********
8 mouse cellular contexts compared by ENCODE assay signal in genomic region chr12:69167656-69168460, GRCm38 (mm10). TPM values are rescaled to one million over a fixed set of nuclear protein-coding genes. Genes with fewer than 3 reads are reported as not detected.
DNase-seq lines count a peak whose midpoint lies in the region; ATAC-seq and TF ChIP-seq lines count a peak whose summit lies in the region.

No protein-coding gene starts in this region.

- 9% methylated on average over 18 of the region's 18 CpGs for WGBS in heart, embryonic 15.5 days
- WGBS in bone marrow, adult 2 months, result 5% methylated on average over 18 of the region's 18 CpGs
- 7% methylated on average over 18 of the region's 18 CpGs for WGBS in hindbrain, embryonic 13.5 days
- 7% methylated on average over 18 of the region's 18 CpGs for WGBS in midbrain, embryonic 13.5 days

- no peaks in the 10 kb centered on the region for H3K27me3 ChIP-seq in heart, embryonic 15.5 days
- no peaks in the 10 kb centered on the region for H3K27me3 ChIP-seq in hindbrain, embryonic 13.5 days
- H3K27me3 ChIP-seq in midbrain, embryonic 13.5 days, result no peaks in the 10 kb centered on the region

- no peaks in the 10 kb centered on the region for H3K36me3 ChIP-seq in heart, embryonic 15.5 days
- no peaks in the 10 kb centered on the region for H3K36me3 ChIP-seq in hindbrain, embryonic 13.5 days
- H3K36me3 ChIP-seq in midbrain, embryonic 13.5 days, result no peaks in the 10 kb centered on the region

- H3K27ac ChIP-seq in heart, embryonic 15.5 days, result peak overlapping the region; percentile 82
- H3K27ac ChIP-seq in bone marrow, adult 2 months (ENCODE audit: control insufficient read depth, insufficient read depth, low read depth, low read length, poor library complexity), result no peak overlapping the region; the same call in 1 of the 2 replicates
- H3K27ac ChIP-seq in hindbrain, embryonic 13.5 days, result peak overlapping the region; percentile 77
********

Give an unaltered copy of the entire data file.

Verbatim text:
8 mouse cellular contexts compared by ENCODE assay signal in genomic region chr12:69167656-69168460, GRCm38 (mm10). TPM values are rescaled to one million over a fixed set of nuclear protein-coding genes. Genes with fewer than 3 reads are reported as not detected.
DNase-seq lines count a peak whose midpoint lies in the region; ATAC-seq and TF ChIP-seq lines count a peak whose summit lies in the region.

No protein-coding gene starts in this region.

- 9% methylated on average over 18 of the region's 18 CpGs for WGBS in heart, embryonic 15.5 days
- WGBS in bone marrow, adult 2 months, result 5% methylated on average over 18 of the region's 18 CpGs
- 7% methylated on average over 18 of the region's 18 CpGs for WGBS in hindbrain, embryonic 13.5 days
- 7% methylated on average over 18 of the region's 18 CpGs for WGBS in midbrain, embryonic 13.5 days

- no peaks in the 10 kb centered on the region for H3K27me3 ChIP-seq in heart, embryonic 15.5 days
- no peaks in the 10 kb centered on the region for H3K27me3 ChIP-seq in hindbrain, embryonic 13.5 days
- H3K27me3 ChIP-seq in midbrain, embryonic 13.5 days, result no peaks in the 10 kb centered on the region

- no peaks in the 10 kb centered on the region for H3K36me3 ChIP-seq in heart, embryonic 15.5 days
- no peaks in the 10 kb centered on the region for H3K36me3 ChIP-seq in hindbrain, embryonic 13.5 days
- H3K36me3 ChIP-seq in midbrain, embryonic 13.5 days, result no peaks in the 10 kb centered on the region

- H3K27ac ChIP-seq in heart, embryonic 15.5 days, result peak overlapping the region; percentile 82
- H3K27ac ChIP-seq in bone marrow, adult 2 months (ENCODE audit: control insufficient read depth, insufficient read depth, low read depth, low read length, poor library complexity), result no peak overlapping the region; the same call in 1 of the 2 replicates
- H3K27ac ChIP-seq in hindbrain, embryonic 13.5 days, result peak overlapping the region; percentile 77